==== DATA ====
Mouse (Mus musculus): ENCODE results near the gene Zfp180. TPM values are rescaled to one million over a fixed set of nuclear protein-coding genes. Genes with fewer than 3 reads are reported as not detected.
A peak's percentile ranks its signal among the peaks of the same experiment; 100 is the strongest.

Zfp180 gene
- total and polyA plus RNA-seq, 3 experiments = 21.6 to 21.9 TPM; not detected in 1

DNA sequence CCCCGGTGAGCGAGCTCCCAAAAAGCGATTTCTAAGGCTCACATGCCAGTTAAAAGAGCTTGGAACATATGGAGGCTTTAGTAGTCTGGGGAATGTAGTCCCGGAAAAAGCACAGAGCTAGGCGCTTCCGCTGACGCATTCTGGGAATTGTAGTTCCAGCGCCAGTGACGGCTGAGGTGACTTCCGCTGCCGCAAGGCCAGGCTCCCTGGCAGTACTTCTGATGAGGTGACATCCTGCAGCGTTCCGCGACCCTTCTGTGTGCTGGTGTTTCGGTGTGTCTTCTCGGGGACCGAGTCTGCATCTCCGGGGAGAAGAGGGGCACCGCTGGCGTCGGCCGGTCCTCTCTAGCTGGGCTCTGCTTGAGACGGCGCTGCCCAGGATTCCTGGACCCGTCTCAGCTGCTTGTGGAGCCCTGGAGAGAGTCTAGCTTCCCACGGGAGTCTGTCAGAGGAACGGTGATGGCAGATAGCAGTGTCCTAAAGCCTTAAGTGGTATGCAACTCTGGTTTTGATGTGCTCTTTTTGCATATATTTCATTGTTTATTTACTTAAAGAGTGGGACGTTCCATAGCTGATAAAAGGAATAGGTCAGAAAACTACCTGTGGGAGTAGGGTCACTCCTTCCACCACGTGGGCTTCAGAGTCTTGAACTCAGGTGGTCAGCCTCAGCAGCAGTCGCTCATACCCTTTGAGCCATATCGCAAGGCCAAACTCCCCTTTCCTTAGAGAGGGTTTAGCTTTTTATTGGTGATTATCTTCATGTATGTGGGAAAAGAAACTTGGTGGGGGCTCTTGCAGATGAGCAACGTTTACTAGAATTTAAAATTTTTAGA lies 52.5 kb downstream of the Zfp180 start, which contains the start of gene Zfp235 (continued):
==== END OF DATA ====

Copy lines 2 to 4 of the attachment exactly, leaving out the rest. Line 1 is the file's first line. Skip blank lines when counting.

A peak's percentile ranks its signal among the peaks of the same experiment; 100 is the strongest.

Zfp180 gene
- total and polyA plus RNA-seq, 3 experiments = 21.6 to 21.9 TPM; not detected in 1